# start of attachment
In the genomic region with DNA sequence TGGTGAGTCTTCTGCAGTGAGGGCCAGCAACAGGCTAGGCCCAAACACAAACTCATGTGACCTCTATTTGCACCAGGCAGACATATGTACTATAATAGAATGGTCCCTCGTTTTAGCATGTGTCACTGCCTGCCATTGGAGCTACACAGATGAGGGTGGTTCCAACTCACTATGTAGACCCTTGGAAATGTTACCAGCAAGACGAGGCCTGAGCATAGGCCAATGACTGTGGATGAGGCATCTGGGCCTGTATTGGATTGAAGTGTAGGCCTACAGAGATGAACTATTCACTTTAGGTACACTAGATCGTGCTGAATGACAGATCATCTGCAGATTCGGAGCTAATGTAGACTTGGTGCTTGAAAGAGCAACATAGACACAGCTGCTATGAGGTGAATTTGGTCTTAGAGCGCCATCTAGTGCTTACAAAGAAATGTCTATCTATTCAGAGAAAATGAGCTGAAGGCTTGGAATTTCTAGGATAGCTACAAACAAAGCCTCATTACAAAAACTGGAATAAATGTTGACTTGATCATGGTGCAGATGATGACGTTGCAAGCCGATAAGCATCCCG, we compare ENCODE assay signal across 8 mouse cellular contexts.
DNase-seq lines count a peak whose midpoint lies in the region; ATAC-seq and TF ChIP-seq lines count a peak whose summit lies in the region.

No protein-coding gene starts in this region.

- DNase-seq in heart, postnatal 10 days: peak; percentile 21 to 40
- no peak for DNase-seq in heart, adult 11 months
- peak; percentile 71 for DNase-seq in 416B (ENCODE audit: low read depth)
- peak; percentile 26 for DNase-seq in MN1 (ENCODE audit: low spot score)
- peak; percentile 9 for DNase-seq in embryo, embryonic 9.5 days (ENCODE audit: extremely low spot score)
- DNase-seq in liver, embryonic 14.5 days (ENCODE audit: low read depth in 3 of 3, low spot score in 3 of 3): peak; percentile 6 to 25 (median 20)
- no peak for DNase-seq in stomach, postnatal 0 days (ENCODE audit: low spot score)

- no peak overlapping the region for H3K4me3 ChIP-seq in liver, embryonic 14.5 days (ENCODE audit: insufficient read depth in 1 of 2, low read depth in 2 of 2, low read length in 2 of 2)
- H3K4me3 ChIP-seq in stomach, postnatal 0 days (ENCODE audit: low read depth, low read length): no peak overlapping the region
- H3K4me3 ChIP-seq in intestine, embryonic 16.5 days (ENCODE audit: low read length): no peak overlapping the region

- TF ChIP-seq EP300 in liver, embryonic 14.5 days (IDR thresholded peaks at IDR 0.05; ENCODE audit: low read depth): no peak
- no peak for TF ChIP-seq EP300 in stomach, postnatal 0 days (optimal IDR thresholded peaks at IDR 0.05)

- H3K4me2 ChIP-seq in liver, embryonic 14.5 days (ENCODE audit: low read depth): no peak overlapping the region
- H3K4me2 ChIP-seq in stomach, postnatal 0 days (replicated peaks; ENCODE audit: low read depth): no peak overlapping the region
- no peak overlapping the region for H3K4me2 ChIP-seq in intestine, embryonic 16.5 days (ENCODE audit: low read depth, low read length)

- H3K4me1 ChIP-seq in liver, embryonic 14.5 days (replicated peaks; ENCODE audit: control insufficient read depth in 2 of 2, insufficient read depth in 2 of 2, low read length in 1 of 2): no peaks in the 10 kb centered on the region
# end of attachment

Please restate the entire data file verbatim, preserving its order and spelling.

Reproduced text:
In the genomic region with DNA sequence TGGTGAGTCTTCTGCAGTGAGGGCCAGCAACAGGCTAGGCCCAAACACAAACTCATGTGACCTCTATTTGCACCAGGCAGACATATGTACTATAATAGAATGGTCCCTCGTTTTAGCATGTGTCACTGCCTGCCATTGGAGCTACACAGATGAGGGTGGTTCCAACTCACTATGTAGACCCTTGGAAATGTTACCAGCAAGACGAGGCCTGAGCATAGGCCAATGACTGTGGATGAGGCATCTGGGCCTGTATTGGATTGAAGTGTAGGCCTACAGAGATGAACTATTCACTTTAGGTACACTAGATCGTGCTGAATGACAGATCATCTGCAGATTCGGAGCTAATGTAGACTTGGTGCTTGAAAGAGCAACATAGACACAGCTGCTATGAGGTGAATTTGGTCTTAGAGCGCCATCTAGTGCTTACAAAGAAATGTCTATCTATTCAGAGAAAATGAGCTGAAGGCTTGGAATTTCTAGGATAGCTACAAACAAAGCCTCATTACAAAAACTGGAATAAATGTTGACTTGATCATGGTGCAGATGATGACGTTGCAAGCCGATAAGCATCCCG, we compare ENCODE assay signal across 8 mouse cellular contexts.
DNase-seq lines count a peak whose midpoint lies in the region; ATAC-seq and TF ChIP-seq lines count a peak whose summit lies in the region.

No protein-coding gene starts in this region.

- DNase-seq in heart, postnatal 10 days: peak; percentile 21 to 40
- no peak for DNase-seq in heart, adult 11 months
- peak; percentile 71 for DNase-seq in 416B (ENCODE audit: low read depth)
- peak; percentile 26 for DNase-seq in MN1 (ENCODE audit: low spot score)
- peak; percentile 9 for DNase-seq in embryo, embryonic 9.5 days (ENCODE audit: extremely low spot score)
- DNase-seq in liver, embryonic 14.5 days (ENCODE audit: low read depth in 3 of 3, low spot score in 3 of 3): peak; percentile 6 to 25 (median 20)
- no peak for DNase-seq in stomach, postnatal 0 days (ENCODE audit: low spot score)

- no peak overlapping the region for H3K4me3 ChIP-seq in liver, embryonic 14.5 days (ENCODE audit: insufficient read depth in 1 of 2, low read depth in 2 of 2, low read length in 2 of 2)
- H3K4me3 ChIP-seq in stomach, postnatal 0 days (ENCODE audit: low read depth, low read length): no peak overlapping the region
- H3K4me3 ChIP-seq in intestine, embryonic 16.5 days (ENCODE audit: low read length): no peak overlapping the region

- TF ChIP-seq EP300 in liver, embryonic 14.5 days (IDR thresholded peaks at IDR 0.05; ENCODE audit: low read depth): no peak
- no peak for TF ChIP-seq EP300 in stomach, postnatal 0 days (optimal IDR thresholded peaks at IDR 0.05)

- H3K4me2 ChIP-seq in liver, embryonic 14.5 days (ENCODE audit: low read depth): no peak overlapping the region
- H3K4me2 ChIP-seq in stomach, postnatal 0 days (replicated peaks; ENCODE audit: low read depth): no peak overlapping the region
- no peak overlapping the region for H3K4me2 ChIP-seq in intestine, embryonic 16.5 days (ENCODE audit: low read depth, low read length)

- H3K4me1 ChIP-seq in liver, embryonic 14.5 days (replicated peaks; ENCODE audit: control insufficient read depth in 2 of 2, insufficient read depth in 2 of 2, low read length in 1 of 2): no peaks in the 10 kb centered on the region